CHAPTER 15 FOREIGN AND DEFENSE POLICY(LEE)
Axis- The countries that fought the allies signed the Tripartite Act, which included Germany, Japan, and Italy. This created the Tokyo-Berlin-Rome Axis in 1940.
Berlin Wall- Albright articulated a vision for U.S. foreign policy that stressed the creation of the new world order that President Bush and others had talked about when the wall fell. It was the economic dimensions of foreign affairs that formed the core of the Clinton policies.
Cold War- International situation between 1947-1980s that raged: the democracies” of the West against the “totalitarian regimes” of the East. End of the war reduced anxiety that had been felt during the forty years as the threat of nuclear war. Policymakers were looking forward to sharp cutbacks in military spending that would generate a huge budgetary “peace dividend” that could be used to solve social problems. Post WWII period characterized by ideological and policy confrontations between the American-led West and the Soviet-led East.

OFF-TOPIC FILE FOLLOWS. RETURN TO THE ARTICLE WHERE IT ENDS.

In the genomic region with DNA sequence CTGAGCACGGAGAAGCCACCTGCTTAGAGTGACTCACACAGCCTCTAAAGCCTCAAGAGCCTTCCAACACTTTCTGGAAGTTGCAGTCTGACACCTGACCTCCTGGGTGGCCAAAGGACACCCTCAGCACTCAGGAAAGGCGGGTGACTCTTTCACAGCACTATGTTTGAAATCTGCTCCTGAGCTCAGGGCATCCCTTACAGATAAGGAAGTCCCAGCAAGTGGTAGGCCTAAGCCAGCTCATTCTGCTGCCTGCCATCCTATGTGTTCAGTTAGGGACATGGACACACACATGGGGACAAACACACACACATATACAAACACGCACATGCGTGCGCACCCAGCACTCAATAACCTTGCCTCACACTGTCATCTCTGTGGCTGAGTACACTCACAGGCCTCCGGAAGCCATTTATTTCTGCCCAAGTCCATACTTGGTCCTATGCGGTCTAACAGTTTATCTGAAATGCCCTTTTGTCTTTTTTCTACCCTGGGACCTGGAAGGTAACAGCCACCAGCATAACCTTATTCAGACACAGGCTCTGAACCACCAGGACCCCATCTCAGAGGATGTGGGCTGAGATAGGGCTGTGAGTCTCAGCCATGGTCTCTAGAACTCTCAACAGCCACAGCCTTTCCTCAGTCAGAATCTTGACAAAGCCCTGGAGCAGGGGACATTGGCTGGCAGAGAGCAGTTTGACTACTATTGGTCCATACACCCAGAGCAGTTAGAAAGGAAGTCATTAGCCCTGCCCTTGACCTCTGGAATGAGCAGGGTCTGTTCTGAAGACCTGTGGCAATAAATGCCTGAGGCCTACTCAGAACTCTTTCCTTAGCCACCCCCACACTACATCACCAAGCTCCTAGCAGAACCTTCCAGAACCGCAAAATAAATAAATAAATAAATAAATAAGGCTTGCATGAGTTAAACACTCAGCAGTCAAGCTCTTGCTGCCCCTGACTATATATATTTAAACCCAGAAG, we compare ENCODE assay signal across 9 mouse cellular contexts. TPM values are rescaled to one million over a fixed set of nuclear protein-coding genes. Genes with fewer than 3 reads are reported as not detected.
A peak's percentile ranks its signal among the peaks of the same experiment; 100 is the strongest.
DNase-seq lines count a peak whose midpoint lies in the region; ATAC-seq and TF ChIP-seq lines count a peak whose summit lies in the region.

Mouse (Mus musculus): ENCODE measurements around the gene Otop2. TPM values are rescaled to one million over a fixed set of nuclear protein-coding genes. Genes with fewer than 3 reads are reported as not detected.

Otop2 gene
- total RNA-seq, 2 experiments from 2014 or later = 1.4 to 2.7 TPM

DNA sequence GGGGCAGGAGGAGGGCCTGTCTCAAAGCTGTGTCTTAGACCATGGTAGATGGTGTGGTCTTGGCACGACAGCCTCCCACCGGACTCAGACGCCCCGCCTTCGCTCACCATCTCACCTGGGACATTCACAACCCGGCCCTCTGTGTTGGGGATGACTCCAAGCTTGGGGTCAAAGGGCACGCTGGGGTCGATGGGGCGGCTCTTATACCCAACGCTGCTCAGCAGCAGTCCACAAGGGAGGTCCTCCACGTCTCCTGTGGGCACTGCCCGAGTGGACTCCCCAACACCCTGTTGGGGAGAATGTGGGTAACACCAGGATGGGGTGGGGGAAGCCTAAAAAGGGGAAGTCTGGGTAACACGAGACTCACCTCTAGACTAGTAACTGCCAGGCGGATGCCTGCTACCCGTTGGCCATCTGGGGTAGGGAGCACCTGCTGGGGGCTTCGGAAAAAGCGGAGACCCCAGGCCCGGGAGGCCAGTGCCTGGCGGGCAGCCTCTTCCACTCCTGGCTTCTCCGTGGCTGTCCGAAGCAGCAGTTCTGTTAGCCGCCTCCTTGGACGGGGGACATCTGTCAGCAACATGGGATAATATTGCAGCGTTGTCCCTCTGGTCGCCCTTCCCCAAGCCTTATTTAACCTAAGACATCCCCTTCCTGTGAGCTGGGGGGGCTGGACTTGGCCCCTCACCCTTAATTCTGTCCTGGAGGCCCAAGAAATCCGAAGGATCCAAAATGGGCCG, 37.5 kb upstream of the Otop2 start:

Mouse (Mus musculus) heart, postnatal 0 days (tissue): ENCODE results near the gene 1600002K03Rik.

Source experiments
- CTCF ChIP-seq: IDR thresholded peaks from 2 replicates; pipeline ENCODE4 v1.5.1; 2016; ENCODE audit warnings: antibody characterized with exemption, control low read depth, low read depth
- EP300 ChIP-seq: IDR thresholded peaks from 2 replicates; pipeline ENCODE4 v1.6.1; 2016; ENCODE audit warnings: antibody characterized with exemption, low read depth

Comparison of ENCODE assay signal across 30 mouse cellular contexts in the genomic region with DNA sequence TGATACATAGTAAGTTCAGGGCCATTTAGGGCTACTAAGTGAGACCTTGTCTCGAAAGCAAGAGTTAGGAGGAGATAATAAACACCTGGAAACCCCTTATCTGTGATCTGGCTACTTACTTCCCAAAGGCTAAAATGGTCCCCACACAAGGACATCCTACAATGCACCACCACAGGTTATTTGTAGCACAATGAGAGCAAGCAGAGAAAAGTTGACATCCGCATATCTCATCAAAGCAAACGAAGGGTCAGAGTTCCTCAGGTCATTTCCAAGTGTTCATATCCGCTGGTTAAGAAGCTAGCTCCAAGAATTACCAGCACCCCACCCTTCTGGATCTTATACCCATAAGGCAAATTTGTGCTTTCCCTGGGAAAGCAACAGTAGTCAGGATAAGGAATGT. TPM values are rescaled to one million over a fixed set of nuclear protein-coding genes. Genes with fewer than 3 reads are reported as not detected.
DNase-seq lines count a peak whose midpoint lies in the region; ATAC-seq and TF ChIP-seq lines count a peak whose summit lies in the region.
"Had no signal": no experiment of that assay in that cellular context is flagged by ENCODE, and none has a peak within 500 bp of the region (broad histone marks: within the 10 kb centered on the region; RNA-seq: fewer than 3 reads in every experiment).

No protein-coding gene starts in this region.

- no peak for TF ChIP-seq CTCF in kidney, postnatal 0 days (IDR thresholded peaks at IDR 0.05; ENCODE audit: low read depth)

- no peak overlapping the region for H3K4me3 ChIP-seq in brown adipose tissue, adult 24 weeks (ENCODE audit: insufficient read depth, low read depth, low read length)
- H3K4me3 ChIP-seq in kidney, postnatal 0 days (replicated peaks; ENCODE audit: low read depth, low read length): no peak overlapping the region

Containment- Soviet Union was not seeking immediate victories.
Détente- Relaxation of tensions between nations. Became the name for President Nixon’s policy of taking a more cooperative approach in dealing with Soviet bloc nations while enhancing U.S. security arrangements with its allies.
Domino Theory- Idea current during the Cold War that justified U.S. support of South Vietnam against invasion by communism North Vietnam. The domino theory was that if one southeast Asian state went communist, other countries would have to follow giving the communists much greater influence.